Council candidates share thoughts on CRMC

By Michelle Price
Special to the UCBJ

COOKEVILLE – Concerns about the ability of Cookeville Regional Medical Center (CRMC) to recruit and retain employees in the current labor market, along with concerns about financial issues, such as medical reimbursements, top the list of important issues that Cookeville City Council candidates feel now face CRMC. 

It is important to note that three candidates, Jeremy Bowman, Brian Jones and Dee Prince, refused to answer this question. 

Every responding candidate mentioned concerns about recruiting and retaining employees and physicians, along with the need to increase wages for employees. 

“As employment opportunities increase in our community, employee recruitment and retention will become a greater challenge,” Ali Bagci, an 18-year employee of CRMC, stated. 

Chad Gilbert felt that the prioritization of human resources and recruitment were each so important that they warranted two spots in the top three most important issues facing CRMC.

Recruitment of all levels of employees, as well as physicians, is becoming more difficult in the current labor market. There are currently over 400 positions open at the hospital in all levels from environmental services to administrative positions.

Rising costs to provide healthcare, particularly with the need to increase salaries for current nurses and staff, was a concern expressed by current councilman, Eric Walker.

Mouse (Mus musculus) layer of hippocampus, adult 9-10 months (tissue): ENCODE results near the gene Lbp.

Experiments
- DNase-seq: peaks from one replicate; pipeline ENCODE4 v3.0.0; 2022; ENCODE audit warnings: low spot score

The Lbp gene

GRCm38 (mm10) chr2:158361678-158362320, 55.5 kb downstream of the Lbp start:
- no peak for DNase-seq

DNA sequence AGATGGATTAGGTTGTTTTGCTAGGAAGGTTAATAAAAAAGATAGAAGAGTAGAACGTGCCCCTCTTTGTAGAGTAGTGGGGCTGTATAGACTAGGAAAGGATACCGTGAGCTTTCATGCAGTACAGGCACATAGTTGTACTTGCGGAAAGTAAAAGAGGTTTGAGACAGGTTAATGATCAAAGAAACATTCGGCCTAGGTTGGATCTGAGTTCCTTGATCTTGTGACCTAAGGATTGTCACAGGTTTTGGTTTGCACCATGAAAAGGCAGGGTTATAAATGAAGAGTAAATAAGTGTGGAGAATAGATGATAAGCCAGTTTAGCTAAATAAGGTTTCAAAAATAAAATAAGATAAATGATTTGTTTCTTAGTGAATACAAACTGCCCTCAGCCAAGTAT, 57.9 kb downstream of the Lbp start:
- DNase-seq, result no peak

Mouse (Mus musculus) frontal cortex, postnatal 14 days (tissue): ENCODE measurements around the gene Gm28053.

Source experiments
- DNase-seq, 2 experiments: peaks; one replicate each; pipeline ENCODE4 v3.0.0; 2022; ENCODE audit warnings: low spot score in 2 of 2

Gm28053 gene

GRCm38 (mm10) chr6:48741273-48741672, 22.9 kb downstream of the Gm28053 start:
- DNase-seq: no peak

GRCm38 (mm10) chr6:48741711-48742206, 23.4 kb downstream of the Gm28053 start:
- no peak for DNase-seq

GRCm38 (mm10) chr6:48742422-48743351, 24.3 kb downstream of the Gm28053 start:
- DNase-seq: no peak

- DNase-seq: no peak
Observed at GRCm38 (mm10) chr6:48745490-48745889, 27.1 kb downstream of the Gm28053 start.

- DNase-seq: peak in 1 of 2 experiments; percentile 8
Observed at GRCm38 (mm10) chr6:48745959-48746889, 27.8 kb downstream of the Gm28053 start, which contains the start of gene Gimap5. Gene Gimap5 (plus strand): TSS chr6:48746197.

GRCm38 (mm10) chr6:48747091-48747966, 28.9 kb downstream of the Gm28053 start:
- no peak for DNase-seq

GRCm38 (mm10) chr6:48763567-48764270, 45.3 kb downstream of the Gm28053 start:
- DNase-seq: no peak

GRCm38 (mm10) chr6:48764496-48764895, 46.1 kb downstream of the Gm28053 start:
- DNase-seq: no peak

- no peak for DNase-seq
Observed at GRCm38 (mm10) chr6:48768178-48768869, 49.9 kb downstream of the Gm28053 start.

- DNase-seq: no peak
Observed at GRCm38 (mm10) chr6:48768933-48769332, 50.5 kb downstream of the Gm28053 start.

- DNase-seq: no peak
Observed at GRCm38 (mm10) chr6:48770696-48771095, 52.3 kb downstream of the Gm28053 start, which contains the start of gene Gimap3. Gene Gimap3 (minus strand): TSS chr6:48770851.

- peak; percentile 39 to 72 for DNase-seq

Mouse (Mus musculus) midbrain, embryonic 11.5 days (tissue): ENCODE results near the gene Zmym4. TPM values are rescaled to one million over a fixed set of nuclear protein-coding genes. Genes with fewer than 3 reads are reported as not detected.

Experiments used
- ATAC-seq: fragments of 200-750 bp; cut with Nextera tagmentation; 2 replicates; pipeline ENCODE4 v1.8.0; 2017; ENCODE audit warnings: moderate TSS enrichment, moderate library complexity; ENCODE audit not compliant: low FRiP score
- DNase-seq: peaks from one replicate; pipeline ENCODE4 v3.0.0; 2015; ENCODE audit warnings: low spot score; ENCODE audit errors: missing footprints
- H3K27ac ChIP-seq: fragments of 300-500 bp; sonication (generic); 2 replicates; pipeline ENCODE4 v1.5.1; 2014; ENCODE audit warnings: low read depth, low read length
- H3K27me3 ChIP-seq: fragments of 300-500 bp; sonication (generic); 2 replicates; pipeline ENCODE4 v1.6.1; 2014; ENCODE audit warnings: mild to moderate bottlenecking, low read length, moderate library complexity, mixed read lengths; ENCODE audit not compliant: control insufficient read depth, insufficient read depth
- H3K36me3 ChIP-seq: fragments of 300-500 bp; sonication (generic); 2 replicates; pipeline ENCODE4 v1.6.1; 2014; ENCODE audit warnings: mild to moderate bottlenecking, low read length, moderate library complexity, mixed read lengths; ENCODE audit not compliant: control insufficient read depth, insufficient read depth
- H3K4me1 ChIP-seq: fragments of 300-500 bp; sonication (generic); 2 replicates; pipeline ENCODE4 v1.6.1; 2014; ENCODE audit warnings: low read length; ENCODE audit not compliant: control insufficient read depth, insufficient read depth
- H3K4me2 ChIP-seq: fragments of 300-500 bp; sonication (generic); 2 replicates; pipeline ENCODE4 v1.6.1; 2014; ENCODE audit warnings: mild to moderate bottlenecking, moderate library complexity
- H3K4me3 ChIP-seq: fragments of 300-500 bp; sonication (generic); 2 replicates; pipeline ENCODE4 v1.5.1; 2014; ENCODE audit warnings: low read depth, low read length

Several candidates felt that financial issues were an issue for CRMC. Lynda Loftis-Webb felt that ethical billing practices in conjunction with customer service was important.

Current councilman and CRMC Board Member (representing the city of Cookeville), Laurin Wheaton, felt that negotiating reimbursement contracts with health insurance companies to provide affordable healthcare to its patients was an important issue for CRMC.

“CRMC will need continued capital investment in the hospital facilities and technology to continue to compete with the larger neighboring hospital corporations,” Walker stated.

In addition to neighboring hospitals, growth was cited as a key driver for expansion.

Population growth in our community is continuing to rise and meeting the challenges of increased patient volumes is a clear necessity, said Bagci.

Jordan Iwanyszyn agreed, identifying adjusting to the rapid regional growth and finding the needed space for facility growth as two important issues.

Luke Eldridge felt that the amount of homeless, substance abuse and mental health patients that are seen through the emergency room was biggest issue facing CRMC.

The need for increased services and technology advancements to stay competitive and provide the best care possible was a common theme among Bagci, Eldridge, Walker, Loftis-Webb and Wheaton.

The cultivation of business and hospital relationships was another top issue that Gilbert felt faced CRMC.

The perception that the “operations” of the hospital are owned by the city was listed as the most important issue facing CRMC by Miller, possibly referring to the many misconceptions that abounded in early 2022.  

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